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writing on the wall Drawing inspiration from those who use outdoor space as a canvas for creative expression

seeking the truth Fake news is already old news – let’s highlight it while celebrating good reporting

thinking space Create the right environment to boost productivity and drive collaboration

#3 Winter 2017/18


see more at...

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ready to be fearless?


As Method marks a decade in business in 2018, I’m asking myself questions about what the next ten years could look like for our agency. While our growth has been entirely organic and measured, it has required much facing of fear in order to progress. It’s this mindset that our clients value, and they feel in safe hands with us when it comes to challenging their own thinking. If you’re looking ahead to the next ten years as we are, maybe it’s time to talk to us. Kirsten Corrigan, agency founder

thanks to an amazing team of thoroughly decent people

design Jillian Boys | Giuliana Tammaro engagement Nina Lancaster | Laura Wing | Jessica Toye Dave Rawlings | Lucy Debenham Steve Nash | Suzanne Pattinson brand & strategy Kirsten Corrigan marketing Kayleigh Didcott organisation Michelle Davies

01223 491350 method_creative





If we want to attract and retain inspirational individuals to support the Cambridge of the future, we need to let people know London isn’t the only place to start a creative career.

words by Kirsten Corrigan

THE CREATIVE CHALLENGE OF THE FUTURE Ideas are our currency at Method and keeping the creative spark alive is what motivates us as individuals in our work. We constantly ask ourselves how to add value to the relationships we have with our clients – it’s vital that our work impacts the bottom line, but equally we recognise our team needs to feel stimulated and challenged too. Having people who get excited about the work they do and who can translate original, creative thinking

into tangible results is key for us. Finding people like this – full of energy, enthusiasm and ambition – is our eternal challenge. It seems Cambridge suffers from something of a talent vacuum when it comes to young, fresh and focused creative individuals. The lure of London as a must-do for agency experience is a very real threat to regional agencies like us in attracting people who can help us build for the future.

There’s a definite need to raise the profile of the creative sector in Cambridge – showcasing the opportunities that exist here – for those early in their careers to flourish and achieve career progression. As twentysomethings become ever-more discerning about what they value in an employer and strive for a work/life balance that challenges historic agency culture, we can adapt as needed due to our freespirited and openminded nature. This is one of our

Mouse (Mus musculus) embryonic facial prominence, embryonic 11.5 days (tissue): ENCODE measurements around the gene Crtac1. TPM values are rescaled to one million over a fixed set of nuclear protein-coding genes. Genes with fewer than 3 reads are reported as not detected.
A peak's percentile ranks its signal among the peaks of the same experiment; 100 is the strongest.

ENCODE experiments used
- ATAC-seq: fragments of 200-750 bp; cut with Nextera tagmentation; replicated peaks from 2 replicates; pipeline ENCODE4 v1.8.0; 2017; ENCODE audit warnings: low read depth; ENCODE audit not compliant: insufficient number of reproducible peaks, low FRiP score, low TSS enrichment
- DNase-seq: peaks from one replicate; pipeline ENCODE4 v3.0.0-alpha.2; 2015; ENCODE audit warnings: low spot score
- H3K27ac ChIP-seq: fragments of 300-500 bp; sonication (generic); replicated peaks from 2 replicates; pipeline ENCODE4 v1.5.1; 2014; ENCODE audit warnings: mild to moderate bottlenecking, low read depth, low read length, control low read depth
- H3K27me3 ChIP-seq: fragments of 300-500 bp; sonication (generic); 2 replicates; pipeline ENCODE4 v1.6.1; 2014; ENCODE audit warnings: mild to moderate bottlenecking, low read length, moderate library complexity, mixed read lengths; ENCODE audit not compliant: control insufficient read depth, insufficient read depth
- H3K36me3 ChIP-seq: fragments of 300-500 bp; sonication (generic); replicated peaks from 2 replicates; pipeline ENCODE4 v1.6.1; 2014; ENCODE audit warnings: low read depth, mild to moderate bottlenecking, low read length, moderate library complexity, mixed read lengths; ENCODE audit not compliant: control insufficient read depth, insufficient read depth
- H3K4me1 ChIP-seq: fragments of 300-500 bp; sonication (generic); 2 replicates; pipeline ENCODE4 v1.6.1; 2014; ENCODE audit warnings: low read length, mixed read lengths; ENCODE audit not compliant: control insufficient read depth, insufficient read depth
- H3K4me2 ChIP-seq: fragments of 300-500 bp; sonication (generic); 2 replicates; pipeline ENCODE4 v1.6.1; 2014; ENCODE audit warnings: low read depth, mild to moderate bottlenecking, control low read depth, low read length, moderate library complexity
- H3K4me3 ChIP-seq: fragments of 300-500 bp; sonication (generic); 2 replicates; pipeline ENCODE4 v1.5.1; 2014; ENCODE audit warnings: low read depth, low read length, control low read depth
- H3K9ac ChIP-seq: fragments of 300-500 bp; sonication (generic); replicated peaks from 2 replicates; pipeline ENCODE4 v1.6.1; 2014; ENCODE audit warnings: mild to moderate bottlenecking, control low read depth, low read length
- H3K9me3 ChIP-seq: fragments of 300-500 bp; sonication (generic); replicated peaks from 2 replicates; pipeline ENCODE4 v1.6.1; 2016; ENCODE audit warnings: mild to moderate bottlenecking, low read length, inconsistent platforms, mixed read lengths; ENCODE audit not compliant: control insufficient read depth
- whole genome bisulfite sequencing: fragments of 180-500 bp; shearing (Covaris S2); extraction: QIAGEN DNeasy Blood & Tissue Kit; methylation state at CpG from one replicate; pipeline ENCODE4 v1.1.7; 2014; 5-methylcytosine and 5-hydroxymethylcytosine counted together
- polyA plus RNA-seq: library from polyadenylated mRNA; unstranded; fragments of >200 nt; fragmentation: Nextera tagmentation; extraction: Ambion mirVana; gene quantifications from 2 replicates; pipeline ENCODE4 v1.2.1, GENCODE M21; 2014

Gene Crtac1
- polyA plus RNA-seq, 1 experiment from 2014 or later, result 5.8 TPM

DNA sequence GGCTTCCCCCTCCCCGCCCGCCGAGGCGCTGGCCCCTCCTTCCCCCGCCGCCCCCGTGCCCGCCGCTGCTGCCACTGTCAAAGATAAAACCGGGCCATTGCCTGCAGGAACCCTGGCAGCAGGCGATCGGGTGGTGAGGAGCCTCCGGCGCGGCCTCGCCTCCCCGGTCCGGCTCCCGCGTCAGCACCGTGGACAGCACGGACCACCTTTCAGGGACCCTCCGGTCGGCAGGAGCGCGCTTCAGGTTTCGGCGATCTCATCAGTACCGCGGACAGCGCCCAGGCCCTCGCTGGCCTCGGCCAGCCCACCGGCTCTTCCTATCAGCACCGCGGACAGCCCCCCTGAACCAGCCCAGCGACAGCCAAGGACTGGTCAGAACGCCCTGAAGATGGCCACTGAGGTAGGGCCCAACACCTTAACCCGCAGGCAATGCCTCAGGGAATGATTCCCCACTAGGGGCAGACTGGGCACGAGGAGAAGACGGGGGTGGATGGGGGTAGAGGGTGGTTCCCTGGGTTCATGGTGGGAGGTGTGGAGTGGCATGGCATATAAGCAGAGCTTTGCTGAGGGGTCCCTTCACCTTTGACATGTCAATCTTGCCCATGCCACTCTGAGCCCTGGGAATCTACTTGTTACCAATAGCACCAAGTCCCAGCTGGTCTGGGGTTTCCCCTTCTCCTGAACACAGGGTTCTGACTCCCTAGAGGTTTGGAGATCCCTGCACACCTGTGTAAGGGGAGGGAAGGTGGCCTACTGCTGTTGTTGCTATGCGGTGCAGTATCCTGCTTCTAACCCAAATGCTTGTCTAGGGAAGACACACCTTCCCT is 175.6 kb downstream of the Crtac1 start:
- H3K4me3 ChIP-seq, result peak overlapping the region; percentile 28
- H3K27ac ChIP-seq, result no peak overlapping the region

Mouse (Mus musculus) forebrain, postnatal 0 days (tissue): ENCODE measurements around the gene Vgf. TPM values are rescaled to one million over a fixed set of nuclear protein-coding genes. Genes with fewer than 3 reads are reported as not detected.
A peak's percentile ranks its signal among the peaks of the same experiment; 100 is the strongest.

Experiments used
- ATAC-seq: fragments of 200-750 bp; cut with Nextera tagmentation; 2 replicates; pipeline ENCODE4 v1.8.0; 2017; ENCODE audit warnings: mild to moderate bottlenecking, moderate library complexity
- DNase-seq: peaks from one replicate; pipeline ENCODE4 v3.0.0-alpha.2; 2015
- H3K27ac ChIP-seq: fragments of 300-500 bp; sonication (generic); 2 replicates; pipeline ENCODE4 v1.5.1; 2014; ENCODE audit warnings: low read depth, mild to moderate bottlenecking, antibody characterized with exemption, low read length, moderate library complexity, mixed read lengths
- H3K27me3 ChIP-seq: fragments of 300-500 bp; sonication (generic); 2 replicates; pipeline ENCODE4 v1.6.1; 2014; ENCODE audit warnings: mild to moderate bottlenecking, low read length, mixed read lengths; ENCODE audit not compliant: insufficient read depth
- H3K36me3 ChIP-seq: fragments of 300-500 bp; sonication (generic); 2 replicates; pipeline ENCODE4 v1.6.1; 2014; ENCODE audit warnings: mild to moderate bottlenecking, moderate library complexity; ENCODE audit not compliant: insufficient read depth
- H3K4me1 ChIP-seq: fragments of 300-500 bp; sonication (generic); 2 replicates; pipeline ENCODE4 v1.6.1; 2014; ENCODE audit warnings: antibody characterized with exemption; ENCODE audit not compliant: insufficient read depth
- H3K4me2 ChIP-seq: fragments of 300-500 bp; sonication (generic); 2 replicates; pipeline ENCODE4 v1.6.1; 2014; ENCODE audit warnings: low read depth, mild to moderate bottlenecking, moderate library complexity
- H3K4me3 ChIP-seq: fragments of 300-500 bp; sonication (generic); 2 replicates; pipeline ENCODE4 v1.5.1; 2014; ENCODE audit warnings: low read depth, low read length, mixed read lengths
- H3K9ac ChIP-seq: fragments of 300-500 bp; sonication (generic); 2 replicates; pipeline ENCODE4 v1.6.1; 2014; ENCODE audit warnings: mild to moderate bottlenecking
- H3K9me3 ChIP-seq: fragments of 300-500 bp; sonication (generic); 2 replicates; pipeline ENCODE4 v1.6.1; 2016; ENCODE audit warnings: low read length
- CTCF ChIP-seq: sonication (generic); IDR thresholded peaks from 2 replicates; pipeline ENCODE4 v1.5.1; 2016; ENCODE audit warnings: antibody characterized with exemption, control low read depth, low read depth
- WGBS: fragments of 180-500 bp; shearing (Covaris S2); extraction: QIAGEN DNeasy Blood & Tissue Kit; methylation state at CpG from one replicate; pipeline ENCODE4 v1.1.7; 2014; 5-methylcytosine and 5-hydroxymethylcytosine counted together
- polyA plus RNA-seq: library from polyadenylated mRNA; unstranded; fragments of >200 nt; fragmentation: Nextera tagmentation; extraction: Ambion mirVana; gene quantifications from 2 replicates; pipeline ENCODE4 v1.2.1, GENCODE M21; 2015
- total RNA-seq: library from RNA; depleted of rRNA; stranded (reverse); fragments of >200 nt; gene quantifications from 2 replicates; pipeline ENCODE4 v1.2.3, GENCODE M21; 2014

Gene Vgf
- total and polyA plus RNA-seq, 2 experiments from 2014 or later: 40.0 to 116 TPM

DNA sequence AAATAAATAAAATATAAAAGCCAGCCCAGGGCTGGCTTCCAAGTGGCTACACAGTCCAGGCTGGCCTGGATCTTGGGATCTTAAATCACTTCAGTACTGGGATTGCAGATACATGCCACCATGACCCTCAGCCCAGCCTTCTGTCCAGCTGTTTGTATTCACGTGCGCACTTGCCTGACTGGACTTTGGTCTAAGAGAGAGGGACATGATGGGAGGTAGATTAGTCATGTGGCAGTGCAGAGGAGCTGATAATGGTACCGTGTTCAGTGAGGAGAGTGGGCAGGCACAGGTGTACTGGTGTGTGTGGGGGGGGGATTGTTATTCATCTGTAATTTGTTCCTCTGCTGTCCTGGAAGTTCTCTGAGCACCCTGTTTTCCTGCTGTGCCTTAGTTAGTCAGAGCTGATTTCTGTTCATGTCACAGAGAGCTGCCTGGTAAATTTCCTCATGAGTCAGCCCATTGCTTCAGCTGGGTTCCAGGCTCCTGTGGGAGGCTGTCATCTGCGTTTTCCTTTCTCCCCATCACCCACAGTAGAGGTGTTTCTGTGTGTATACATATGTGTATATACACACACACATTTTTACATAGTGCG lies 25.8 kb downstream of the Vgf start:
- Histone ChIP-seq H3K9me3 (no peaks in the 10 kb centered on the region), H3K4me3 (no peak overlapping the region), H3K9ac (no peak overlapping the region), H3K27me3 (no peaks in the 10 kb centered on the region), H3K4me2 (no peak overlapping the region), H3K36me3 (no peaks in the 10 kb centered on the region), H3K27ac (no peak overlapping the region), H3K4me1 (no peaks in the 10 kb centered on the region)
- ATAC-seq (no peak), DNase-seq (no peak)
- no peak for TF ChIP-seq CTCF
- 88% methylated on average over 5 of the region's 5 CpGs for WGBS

greatest strengths and we challenge ourselves constantly, both when it comes to raising the bar for clients and for us as a team. Together we’re shaping our business every day and resisting the corporate status quo that many other larger, regional agencies need to accommodate to stay in business. So how do we capture the attention of creative individuals who may bypass Cambridge? We can start by challenging our own thinking as leaders.

MIS S I ON It’s all about the people. We’re surrounded by creative thinkers and hands-on doers. Let’s celebrate them.

Art on the streets

Funding creativity

Highs & Lows

Making a statement with street art to transform environments. Is there an opportunity for more impactful public art in Cambridge?

Tracing how government funding for the creative sector trickles down, we uncovered many initiatives worth shouting about in our region.

We meet those who are carving out creative careers on our doorstep. They share the pain and the pleasure.







writing’s the

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on wall Street art has made it into the mainstream for getting the message out. In a world of digital overload, our team has found inspiration in the raw creative expression of those with something important to say... words by Kirsten Corrigan




BIG AND BOLD, WE couldn’t miss the glorious, giant mural painted by Italian artist Vera Bugatti on the side of a building at the entrance to Clerkenwell, on Old Street in London’s hipsterville. We first saw Teratology early in 2017, but it’s since been painted over with a street art style advert for The North Face, and has probably changed again since we last visited. While statement public artwork is nothing new – Banksy has been active since the 1990s – it’s developed a more mainstream audience thanks to mass communication via social sharing, especially on Instagram. Understandably, fans of Bugatti were vocal in their disapproval when the artwork was painted over but it shows that public spaces, especially brick walls on buildings that form part of regeneration zones, are considered the ideal canvas for mass media communication.